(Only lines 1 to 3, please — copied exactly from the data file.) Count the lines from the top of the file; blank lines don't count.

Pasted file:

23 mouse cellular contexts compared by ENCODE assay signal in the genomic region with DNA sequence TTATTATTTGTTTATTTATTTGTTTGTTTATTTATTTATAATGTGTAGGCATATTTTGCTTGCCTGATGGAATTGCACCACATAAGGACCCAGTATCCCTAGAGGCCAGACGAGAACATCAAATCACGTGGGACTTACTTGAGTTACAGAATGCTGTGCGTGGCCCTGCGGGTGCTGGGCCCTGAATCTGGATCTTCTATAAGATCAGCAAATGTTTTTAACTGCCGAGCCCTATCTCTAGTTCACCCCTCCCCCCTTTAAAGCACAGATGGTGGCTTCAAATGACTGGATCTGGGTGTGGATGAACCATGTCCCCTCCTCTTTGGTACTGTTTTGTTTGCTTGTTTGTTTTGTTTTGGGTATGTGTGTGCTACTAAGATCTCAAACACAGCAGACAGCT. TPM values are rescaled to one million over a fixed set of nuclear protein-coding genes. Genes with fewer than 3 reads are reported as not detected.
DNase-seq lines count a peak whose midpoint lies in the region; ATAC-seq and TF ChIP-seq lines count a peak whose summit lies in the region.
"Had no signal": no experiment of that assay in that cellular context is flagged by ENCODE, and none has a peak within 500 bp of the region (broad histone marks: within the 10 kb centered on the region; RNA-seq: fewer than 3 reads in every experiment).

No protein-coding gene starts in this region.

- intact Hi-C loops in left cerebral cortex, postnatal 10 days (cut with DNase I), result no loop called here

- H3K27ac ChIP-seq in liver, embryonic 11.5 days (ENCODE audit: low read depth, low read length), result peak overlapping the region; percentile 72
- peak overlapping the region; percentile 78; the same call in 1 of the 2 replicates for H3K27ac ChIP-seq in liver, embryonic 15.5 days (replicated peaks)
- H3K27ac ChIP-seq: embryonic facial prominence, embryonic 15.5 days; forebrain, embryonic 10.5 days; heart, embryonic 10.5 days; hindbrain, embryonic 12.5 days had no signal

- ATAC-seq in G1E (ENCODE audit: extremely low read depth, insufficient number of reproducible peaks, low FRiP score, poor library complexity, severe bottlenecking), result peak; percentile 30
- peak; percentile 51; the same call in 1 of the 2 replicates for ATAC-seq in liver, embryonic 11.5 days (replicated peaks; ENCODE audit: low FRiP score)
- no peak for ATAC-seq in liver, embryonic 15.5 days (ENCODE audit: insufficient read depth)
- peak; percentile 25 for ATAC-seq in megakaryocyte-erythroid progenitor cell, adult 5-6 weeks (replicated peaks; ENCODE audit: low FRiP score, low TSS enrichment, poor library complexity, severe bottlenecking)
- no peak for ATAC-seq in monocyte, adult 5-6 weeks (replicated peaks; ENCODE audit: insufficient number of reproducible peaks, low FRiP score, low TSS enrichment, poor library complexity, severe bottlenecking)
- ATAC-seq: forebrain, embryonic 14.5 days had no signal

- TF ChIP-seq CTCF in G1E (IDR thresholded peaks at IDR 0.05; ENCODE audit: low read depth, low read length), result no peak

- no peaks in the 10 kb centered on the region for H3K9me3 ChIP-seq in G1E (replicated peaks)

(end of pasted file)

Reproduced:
23 mouse cellular contexts compared by ENCODE assay signal in the genomic region with DNA sequence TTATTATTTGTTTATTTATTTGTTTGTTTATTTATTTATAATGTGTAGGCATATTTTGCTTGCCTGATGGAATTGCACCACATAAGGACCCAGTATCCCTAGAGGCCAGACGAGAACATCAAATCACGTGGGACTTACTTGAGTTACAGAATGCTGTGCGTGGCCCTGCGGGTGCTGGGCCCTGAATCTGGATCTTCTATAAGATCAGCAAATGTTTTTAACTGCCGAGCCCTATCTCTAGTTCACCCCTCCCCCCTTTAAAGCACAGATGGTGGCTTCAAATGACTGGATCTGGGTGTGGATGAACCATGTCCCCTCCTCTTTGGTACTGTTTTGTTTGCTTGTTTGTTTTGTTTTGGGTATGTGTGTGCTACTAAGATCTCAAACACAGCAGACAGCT. TPM values are rescaled to one million over a fixed set of nuclear protein-coding genes. Genes with fewer than 3 reads are reported as not detected.
DNase-seq lines count a peak whose midpoint lies in the region; ATAC-seq and TF ChIP-seq lines count a peak whose summit lies in the region.
"Had no signal": no experiment of that assay in that cellular context is flagged by ENCODE, and none has a peak within 500 bp of the region (broad histone marks: within the 10 kb centered on the region; RNA-seq: fewer than 3 reads in every experiment).